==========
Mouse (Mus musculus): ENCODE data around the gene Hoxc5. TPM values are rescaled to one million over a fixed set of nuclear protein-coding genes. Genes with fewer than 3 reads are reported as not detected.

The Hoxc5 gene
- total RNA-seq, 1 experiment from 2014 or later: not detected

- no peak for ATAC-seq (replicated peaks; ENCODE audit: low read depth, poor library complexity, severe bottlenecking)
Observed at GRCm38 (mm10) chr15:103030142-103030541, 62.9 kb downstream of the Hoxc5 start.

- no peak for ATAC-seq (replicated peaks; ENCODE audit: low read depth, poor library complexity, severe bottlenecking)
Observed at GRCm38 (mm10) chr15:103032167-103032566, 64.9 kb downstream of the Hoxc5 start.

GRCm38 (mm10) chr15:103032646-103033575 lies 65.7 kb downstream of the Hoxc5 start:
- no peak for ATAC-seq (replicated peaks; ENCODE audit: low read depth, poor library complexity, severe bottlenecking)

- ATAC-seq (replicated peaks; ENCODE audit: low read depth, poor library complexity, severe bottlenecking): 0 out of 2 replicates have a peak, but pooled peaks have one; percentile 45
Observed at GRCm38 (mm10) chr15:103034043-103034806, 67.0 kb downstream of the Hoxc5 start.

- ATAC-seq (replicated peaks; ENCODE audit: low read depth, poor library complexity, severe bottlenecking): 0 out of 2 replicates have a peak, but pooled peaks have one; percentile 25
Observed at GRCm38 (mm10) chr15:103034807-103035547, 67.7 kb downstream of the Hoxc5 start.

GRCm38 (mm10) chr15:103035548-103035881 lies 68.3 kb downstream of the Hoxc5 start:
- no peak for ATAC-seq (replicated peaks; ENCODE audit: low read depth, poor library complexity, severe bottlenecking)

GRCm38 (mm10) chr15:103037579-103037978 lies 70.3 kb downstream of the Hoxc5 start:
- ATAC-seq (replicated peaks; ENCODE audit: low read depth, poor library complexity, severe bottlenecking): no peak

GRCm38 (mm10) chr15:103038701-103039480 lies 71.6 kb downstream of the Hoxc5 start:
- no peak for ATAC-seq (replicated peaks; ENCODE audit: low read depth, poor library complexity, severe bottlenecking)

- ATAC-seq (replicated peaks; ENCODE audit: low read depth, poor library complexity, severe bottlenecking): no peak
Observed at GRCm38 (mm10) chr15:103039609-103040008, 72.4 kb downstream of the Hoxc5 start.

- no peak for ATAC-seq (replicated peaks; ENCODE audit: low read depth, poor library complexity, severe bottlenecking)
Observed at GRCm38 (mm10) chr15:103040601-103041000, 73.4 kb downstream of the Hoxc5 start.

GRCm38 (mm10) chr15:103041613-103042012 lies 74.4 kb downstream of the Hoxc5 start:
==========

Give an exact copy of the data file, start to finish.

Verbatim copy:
Mouse (Mus musculus): ENCODE data around the gene Hoxc5. TPM values are rescaled to one million over a fixed set of nuclear protein-coding genes. Genes with fewer than 3 reads are reported as not detected.

The Hoxc5 gene
- total RNA-seq, 1 experiment from 2014 or later: not detected

- no peak for ATAC-seq (replicated peaks; ENCODE audit: low read depth, poor library complexity, severe bottlenecking)
Observed at GRCm38 (mm10) chr15:103030142-103030541, 62.9 kb downstream of the Hoxc5 start.

- no peak for ATAC-seq (replicated peaks; ENCODE audit: low read depth, poor library complexity, severe bottlenecking)
Observed at GRCm38 (mm10) chr15:103032167-103032566, 64.9 kb downstream of the Hoxc5 start.

GRCm38 (mm10) chr15:103032646-103033575 lies 65.7 kb downstream of the Hoxc5 start:
- no peak for ATAC-seq (replicated peaks; ENCODE audit: low read depth, poor library complexity, severe bottlenecking)

- ATAC-seq (replicated peaks; ENCODE audit: low read depth, poor library complexity, severe bottlenecking): 0 out of 2 replicates have a peak, but pooled peaks have one; percentile 45
Observed at GRCm38 (mm10) chr15:103034043-103034806, 67.0 kb downstream of the Hoxc5 start.

- ATAC-seq (replicated peaks; ENCODE audit: low read depth, poor library complexity, severe bottlenecking): 0 out of 2 replicates have a peak, but pooled peaks have one; percentile 25
Observed at GRCm38 (mm10) chr15:103034807-103035547, 67.7 kb downstream of the Hoxc5 start.

GRCm38 (mm10) chr15:103035548-103035881 lies 68.3 kb downstream of the Hoxc5 start:
- no peak for ATAC-seq (replicated peaks; ENCODE audit: low read depth, poor library complexity, severe bottlenecking)

GRCm38 (mm10) chr15:103037579-103037978 lies 70.3 kb downstream of the Hoxc5 start:
- ATAC-seq (replicated peaks; ENCODE audit: low read depth, poor library complexity, severe bottlenecking): no peak

GRCm38 (mm10) chr15:103038701-103039480 lies 71.6 kb downstream of the Hoxc5 start:
- no peak for ATAC-seq (replicated peaks; ENCODE audit: low read depth, poor library complexity, severe bottlenecking)

- ATAC-seq (replicated peaks; ENCODE audit: low read depth, poor library complexity, severe bottlenecking): no peak
Observed at GRCm38 (mm10) chr15:103039609-103040008, 72.4 kb downstream of the Hoxc5 start.

- no peak for ATAC-seq (replicated peaks; ENCODE audit: low read depth, poor library complexity, severe bottlenecking)
Observed at GRCm38 (mm10) chr15:103040601-103041000, 73.4 kb downstream of the Hoxc5 start.

GRCm38 (mm10) chr15:103041613-103042012 lies 74.4 kb downstream of the Hoxc5 start: